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Monday, October 16, 2017

Have Philippine Real Estate and Construction Loans Reached a Permanently High Plateau? - As of June 2017

Have Philippine Real Estate and Construction Loans reached a permanently high plateau? Real Estate and Construction Loans as a percentage of Total Loan Portfolio (TLP) rocketed past its historical range of 12.6% to 16.6% of TLP sometime in 2011.  That ratio peaked at 20.55% as of September 2013 but has bottomed out at 18.61% of TLP as of December 2014. In 2016, this ratio has climbed back up to 19.65% as of June 2017.

Now, are we up to the levels of the previous real estate boom? (as in mid 1990s to 1997?) Honestly, we don't know.  BSP data only goes as far back as 1999 when the previous real estate bubble had already burst and the financial system was most likely deleveraging as evidenced in this chart:

Has the Philippine Real Estate Bubble Already Burst?

Is There a Real Estate Bubble in the Philippines?

Are Philippine Real Estate Loans Out of Whack?

Friday, September 8, 2017

Construction Gross Value as a Percentage of GDP Is at an All Time High! - Updated as of 2nd Qtr. 2017

Last May 4, 2015, we noted that Construction Gross Value (Construction GV) at 11.21% as of the year-end 2014 was already well above its historical average of 9.65% of GDP since 1990.  This ratio has run at an above average rate since 2009 and has already eaten away at the "cumulative underhang" or underinvestment in construction that has taken place since 2004, when the excessive investment in construction that took place in the mid to late 1990's was being absorbed.

As of the 2nd Qtr of 2017, Construction GV as a percentage of GDP now stands higher at 14.31% of GDP - an all-time high for the past 25 years.  But the real story is that Cumulative Construction GV has gone well above equilibrium and now stands at 7.2% above equilibrium, a rise of 7.1% in just eighteen months.  Given all the planned new projects that are already at the execution stage, the momentum in Construction Investment will continue.

Tuesday, August 29, 2017

Philippine House Prices Hit New Peak While Sales Volumes Drop Sharply in the 1st Semester of 2017

In the first half of 2017, the Philippine House Price Index hit a new peak of 232.41. This is 3.09% higher than the previous peak of 225.44 posted in the first quarter of 2017 and 8.05% on a year-on-year basis. From 2004 to the present, the Philippine House Price Index has climbed much faster than inflation. The gap between current house prices and house prices adjusted for inflation stands at its highest ever, 66.52%.  Meaning, had house prices merely tracked inflation since 2004, the Philippine House Price Index would now stand at just 165.89 as of the first half of 2017.

Source: Collier's International Philippines, Makati CBD Prices

Sales volumes, as indicated by the HLURB Licenses to Sell Statistics, have shown a dramatic slowdown in the first half of 2017. Annualized Sales Volumes now stand at 171,172 units for the first half of 2017. This is off by 34.20% since year-end 2016.  This sales volume now stands at slightly higher than the 170,379 level posted at year-end 2011 and below the 172,967 level posted almost ten years ago at year-end 2007.  If sales volumes do not pick up in the second half of 2017, the long-term upward trend in ever increasing sales volumes that has been in place since 2001 would have been broken, indicating a real estate bear market is imminent.

Source: HLURB Licenses to Sell

Sunday, August 20, 2017

Comelec Chairman Andy Bautista"s PHP 1 Billion in Unexplained Wealth May Just Be the Tip of the Iceberg; Most of the Wealth May Lie Offshore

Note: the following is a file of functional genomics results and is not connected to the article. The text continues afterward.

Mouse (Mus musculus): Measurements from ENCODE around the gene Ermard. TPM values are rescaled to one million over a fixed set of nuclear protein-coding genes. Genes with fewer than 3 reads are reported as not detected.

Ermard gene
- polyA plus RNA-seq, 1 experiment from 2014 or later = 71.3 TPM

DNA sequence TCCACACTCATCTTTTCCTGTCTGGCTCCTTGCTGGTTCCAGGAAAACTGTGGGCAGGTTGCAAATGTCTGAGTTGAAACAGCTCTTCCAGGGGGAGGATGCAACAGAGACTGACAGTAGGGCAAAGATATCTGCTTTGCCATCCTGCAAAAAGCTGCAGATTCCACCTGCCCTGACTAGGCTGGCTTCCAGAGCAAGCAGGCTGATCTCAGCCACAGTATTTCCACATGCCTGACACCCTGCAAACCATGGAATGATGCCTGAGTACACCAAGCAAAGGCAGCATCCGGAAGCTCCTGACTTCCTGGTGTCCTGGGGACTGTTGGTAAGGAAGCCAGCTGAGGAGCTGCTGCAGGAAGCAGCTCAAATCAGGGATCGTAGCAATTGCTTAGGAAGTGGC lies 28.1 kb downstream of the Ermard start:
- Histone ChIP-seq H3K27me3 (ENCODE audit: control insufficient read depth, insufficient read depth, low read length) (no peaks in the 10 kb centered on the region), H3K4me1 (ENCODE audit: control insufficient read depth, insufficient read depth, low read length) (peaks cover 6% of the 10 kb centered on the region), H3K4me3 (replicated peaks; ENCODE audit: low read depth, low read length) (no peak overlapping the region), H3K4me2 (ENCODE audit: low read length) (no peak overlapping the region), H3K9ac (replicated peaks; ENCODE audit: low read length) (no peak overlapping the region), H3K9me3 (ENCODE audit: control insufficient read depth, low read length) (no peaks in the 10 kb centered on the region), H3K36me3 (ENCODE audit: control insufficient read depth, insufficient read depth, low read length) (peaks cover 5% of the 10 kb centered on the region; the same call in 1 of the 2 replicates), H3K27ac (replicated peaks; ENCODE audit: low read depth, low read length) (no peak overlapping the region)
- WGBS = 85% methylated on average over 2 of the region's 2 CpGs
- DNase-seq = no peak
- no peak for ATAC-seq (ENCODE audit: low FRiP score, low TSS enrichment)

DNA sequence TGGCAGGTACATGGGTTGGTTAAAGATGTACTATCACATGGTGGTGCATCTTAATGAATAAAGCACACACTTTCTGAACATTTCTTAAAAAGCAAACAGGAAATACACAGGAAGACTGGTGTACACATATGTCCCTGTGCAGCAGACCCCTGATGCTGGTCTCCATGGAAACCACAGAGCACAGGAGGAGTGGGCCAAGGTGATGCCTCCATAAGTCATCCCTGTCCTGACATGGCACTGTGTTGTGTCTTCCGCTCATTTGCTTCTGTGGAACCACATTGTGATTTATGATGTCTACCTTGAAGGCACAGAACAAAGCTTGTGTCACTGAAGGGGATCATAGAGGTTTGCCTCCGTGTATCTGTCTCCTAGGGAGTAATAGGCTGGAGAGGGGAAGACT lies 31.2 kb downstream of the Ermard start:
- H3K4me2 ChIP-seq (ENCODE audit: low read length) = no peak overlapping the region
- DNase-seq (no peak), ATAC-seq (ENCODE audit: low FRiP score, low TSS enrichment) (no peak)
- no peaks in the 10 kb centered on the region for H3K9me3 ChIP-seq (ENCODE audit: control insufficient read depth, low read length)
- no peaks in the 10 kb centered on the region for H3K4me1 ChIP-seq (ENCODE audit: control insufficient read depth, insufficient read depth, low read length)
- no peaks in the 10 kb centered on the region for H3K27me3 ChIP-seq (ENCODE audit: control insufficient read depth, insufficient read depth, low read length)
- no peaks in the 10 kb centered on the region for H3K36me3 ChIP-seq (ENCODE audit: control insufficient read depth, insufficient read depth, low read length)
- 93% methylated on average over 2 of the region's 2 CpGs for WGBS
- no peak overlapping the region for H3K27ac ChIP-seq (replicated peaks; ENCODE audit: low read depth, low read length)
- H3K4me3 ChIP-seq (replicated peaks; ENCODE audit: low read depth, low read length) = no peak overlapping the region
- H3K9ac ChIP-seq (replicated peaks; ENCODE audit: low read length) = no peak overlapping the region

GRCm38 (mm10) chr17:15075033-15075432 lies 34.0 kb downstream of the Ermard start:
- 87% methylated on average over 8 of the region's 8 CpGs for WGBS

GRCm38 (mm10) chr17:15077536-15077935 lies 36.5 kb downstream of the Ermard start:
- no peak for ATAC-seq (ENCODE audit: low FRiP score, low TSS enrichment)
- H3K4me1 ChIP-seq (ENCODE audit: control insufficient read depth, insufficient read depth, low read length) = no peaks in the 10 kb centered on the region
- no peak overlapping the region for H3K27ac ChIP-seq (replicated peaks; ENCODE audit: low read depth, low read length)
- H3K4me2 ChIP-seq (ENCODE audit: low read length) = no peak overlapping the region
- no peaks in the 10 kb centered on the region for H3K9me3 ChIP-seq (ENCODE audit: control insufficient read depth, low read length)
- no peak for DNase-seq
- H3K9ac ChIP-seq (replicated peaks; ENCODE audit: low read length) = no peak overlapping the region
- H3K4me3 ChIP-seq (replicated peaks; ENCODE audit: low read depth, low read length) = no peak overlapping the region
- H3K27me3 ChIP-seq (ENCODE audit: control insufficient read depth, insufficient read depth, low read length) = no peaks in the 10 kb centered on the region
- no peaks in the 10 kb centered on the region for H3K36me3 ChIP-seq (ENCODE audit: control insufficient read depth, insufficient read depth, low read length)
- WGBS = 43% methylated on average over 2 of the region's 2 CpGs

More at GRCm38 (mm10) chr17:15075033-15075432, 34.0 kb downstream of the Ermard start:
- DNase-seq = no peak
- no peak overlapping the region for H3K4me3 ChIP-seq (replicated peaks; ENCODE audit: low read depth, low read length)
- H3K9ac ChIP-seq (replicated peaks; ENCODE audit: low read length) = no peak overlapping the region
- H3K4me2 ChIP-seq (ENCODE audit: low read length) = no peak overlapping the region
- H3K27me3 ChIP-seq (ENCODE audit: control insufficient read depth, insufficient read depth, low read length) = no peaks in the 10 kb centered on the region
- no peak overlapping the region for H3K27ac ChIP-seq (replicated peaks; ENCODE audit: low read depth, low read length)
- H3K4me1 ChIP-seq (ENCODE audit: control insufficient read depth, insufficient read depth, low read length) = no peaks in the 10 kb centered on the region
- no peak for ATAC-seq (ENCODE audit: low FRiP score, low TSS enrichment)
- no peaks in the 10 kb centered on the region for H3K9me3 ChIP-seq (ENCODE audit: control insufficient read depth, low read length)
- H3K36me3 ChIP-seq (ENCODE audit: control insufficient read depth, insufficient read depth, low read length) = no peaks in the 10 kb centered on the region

Much has been made in the media of Comelec Chairman Andy Bautista's Php 1 billion in unexplained wealth. Both the mainstream media and the blogosphere have focused on his humongous deposits with Luzon Development Bank (LDB), spread out through as many as 35 different accounts with the same bank. It is understandable for the general public to latch on to Andy's LDB deposits. It's something that the public can easily grasp and relate to. Ordinary citizens have passbooks of their own. Passbooks are also admissible as prima facie evidence of ill-gotten wealth in a court of law.

Little discussion has revolved around the offshore corporate investment vehicles found in Andy's possession by his estranged wife, Patricia Bautista. Not many people are familiar with tax havens. It is a shadowy world inhabited by the extremely rich and the extremely corrupt. Just ask Andy Bautista. He did, after all, spend almost five years in the PCGG going after Marcos wealth hidden in offshore trusts. But it is here that the real wealth may lie.


Because they are "almost" perfect vehicles for evading taxes and concealing ownership of assets. They are routinely used by gangsters and dictators as well as by spouses seeking to hide wealth from their wives in an impending divorce. Tax havens are secretive, anonymous, and almost downright impenetrable. Half of the world's trade passes through tax havens. Eight percent of the world's wealth resides in tax havens. For developing countries like the Philippines, as much as 20% of the country's wealth resides in tax havens. Tax havens, therefore, are no laughing matter.

Offshore companies are easy to form. Company formation can take as little as three days and can cost as little as US $1,000.00. Companies can be started from scratch or bought off the "shelf" in the form of a dormant ready made company. Bank accounts can be formed in someone else's name, making it almost impossible to trace to the original owner. Company shares of stock can be in the form of bearer shares wherein the name of the owner/holder is not included in a physical stock certificate, concealing the ultimate beneficial owner. For as little as $500.00, company directors/officers can be appointed for you. These very same directors can sign a power of attorney handing control of the company back to you and thus remaining completely ignorant of your company's operations. All this serves to provide a deep level of secrecy that is so effective at hiding wealth, especially ill-gotten wealth.

Secrecy is paramount. Secrecy is often the sole reason that a tax haven exists. The more secretive a tax haven is deemed to be, the more dubious the source of money. The Tax Justice Network, a watchdog group focused on tax havens, has compiled a Financial Secrecy Index that rates the secretiveness of various tax havens. The higher the score on the secrecy index, the more impenetrable and untraceable the money is. The Philippines, for instance, has a secrecy index score of 63. Switzerland, the biggest and most well-known tax haven, scores a high 73.